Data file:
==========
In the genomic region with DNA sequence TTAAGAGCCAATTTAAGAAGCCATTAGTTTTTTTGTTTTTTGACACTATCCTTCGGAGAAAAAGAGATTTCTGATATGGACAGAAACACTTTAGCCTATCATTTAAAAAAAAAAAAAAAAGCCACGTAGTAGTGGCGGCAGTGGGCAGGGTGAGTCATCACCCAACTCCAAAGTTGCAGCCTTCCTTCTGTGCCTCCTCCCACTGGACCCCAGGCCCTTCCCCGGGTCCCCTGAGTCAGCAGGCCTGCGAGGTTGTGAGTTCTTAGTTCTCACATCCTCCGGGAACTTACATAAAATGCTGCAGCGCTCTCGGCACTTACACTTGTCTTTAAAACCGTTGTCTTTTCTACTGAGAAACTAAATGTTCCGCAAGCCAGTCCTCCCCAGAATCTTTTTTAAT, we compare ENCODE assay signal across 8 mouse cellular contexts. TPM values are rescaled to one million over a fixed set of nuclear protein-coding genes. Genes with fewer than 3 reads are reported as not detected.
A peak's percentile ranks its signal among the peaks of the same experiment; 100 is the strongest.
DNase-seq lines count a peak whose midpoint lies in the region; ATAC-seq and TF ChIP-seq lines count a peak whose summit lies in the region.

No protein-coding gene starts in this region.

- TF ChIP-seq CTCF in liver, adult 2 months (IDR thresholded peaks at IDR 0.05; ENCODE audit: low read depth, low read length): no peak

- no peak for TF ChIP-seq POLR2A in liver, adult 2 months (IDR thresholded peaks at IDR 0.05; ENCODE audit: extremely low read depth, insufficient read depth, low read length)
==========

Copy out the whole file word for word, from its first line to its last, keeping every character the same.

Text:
In the genomic region with DNA sequence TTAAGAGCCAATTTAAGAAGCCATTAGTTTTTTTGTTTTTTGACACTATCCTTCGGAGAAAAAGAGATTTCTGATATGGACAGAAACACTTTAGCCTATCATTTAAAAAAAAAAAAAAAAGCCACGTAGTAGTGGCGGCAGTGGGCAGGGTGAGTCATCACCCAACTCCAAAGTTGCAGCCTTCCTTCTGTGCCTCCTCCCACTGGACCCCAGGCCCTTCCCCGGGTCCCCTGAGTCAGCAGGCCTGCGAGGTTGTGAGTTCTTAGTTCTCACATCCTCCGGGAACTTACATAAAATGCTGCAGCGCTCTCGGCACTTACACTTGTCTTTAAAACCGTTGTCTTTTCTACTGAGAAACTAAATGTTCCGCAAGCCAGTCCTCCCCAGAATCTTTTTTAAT, we compare ENCODE assay signal across 8 mouse cellular contexts. TPM values are rescaled to one million over a fixed set of nuclear protein-coding genes. Genes with fewer than 3 reads are reported as not detected.
A peak's percentile ranks its signal among the peaks of the same experiment; 100 is the strongest.
DNase-seq lines count a peak whose midpoint lies in the region; ATAC-seq and TF ChIP-seq lines count a peak whose summit lies in the region.

No protein-coding gene starts in this region.

- TF ChIP-seq CTCF in liver, adult 2 months (IDR thresholded peaks at IDR 0.05; ENCODE audit: low read depth, low read length): no peak

- no peak for TF ChIP-seq POLR2A in liver, adult 2 months (IDR thresholded peaks at IDR 0.05; ENCODE audit: extremely low read depth, insufficient read depth, low read length)